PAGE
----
YOU don’t go for a workout at a gym these days. Not if you are in the City of London, at least.
No, head for 1Rebel in the Square Mile – it’s a ‘destination’, rather than a gym, they say – and you’ll be hammering out Rebel Reshapes or Rebel Rides with Jean, or maybe Vivi, or one of the many other gorgeous ‘personal trainers’ on hand to separate slickers from their hard-earned.
1Rebel, gleaming, flash and sleek, rather than shabby and sweaty – which is how I prefer my gyms – comes with a glittering price tag.
At £20 a pop for half an hour’s pumping on a spin bike, a bloke with a French accent shouting at you, 1Rebel is at the front line of the so called ‘feeder’ businesses which infest the City.
The financial community, the money men and women, are prime targets for the hangers on, the flotsam and jetsam which attach themselves, barnacle-like, to the underbelly of the financial district. And the wholesale narcissism sweeping through the reflective edifices in 2015 provides rich pickings.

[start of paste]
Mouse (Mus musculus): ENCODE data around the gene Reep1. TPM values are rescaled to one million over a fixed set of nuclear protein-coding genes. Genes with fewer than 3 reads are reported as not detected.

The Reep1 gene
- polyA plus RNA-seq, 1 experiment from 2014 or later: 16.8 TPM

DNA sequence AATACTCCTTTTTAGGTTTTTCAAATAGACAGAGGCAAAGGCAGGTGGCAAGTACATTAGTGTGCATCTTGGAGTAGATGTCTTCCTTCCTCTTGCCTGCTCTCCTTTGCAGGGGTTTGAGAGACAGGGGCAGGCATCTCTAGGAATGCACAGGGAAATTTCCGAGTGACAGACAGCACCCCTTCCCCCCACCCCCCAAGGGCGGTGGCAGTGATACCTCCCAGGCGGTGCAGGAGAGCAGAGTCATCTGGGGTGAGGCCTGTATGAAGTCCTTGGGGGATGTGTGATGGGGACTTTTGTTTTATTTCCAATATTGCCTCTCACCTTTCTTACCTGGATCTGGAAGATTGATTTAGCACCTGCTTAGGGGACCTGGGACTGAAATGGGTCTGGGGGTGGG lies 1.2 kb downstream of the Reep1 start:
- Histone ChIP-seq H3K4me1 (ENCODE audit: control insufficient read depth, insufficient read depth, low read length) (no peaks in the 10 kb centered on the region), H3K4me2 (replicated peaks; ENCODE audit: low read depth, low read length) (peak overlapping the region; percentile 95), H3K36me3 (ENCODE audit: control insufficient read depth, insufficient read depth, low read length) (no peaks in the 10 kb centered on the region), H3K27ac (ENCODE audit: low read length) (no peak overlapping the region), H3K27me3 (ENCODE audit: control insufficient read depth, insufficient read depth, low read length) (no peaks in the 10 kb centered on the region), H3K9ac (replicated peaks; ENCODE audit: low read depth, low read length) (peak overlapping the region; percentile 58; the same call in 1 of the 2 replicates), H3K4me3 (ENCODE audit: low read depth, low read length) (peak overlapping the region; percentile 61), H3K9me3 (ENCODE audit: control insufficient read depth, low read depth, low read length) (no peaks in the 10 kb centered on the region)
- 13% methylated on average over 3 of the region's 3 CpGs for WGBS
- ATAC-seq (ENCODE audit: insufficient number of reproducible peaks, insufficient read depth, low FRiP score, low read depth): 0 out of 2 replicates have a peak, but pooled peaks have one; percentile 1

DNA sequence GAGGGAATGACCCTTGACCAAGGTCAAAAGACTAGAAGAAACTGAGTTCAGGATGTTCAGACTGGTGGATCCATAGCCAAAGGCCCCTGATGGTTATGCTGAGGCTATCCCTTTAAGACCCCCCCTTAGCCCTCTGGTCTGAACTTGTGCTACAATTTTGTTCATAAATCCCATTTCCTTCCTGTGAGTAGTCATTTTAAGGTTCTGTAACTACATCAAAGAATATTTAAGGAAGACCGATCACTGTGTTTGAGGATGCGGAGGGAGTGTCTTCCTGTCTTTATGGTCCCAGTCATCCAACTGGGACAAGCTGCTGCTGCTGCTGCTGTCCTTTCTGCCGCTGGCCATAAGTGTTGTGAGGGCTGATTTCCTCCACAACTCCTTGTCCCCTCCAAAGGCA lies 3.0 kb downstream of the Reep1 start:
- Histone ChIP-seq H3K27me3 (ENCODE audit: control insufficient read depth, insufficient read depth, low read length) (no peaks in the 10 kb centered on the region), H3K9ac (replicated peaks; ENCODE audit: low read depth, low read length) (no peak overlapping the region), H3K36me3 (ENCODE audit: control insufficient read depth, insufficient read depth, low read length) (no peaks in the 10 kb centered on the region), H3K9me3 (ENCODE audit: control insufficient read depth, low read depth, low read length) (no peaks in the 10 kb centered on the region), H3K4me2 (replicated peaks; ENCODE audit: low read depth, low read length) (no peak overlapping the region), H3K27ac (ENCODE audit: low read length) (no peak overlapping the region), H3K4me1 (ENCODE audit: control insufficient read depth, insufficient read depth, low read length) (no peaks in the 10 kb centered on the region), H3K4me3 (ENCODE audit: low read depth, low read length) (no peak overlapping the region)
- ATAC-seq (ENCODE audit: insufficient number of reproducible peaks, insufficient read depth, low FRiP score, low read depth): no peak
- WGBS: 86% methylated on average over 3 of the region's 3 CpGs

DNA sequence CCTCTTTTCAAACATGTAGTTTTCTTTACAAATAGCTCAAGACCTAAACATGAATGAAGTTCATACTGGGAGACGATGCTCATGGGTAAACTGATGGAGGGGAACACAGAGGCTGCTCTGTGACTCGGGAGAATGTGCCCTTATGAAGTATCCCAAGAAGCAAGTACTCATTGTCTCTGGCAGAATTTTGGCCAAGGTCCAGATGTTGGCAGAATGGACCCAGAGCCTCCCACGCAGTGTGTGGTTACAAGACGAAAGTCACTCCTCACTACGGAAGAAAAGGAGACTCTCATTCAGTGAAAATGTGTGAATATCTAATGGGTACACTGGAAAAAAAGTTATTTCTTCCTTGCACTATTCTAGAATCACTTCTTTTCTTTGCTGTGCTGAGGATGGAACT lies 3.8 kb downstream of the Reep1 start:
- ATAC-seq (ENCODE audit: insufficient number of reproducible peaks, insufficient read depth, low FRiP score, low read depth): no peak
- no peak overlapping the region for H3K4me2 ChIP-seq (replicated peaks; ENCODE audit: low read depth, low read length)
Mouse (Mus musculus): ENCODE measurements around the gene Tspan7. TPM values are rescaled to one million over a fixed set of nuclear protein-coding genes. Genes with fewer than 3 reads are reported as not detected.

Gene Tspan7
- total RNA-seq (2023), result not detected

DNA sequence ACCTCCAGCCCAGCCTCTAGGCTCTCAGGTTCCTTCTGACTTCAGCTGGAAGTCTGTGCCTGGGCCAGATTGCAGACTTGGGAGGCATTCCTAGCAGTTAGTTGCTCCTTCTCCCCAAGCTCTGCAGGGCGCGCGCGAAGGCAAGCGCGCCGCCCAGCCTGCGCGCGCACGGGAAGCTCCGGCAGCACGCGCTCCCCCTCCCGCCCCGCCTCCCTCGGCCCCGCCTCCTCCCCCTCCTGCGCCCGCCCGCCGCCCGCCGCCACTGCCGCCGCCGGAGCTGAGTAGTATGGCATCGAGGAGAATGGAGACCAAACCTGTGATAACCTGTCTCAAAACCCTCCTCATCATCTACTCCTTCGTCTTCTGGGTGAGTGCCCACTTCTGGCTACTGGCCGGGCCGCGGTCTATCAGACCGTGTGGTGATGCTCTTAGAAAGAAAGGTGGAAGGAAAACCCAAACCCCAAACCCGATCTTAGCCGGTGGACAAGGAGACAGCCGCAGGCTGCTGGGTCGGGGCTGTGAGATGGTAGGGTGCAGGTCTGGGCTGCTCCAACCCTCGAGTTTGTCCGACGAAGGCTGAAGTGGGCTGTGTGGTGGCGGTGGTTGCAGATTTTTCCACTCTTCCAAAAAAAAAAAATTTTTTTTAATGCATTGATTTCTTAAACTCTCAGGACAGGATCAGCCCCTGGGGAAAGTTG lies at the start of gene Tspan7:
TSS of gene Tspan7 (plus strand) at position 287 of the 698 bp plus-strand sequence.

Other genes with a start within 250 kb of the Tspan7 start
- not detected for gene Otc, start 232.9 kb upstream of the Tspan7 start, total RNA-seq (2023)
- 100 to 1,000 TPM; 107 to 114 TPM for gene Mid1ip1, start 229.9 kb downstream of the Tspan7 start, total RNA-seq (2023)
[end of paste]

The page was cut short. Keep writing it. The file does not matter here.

Investment bankers who back in the day would be hitting the wine bars bang on the nose of 12.30 are now more likely to be reflectively downing a kale smoothie and wondering if they can crack their 40 minute 10k time on the run home from the office.
And whether they can blast out a quick Rebel Reshape with Jean and the crew before the markets open the following morning.
The City, currently enjoying an unprecedented period of growth, generates significant wealth for the UK.
According to Brookings Institution, London boasts the fifth largest city economy in the world, after Tokyo, New York City, Los Angeles and Seoul with an estimated GVA of £309.3 billion in 2012 (latest data available), and a per capita GVA of £37,232. By way of comparison, London’s economy is roughly the same size as that of Sweden or Iran.
With the vast majority of that wealth being delivered by the financial services sector, and most emanating from a three mile radius of the London Stock Exchange, we can expect to see plenty more of the 1Rebel-type set ups spring up.
Easy pickings are on the doorstep.
IT was a different kind of economics for the gunslingers who hung out in the sweat-stained ‘gym’ perched more or less precisely in the centre of north London’s Finsbury Park in the mid-80s.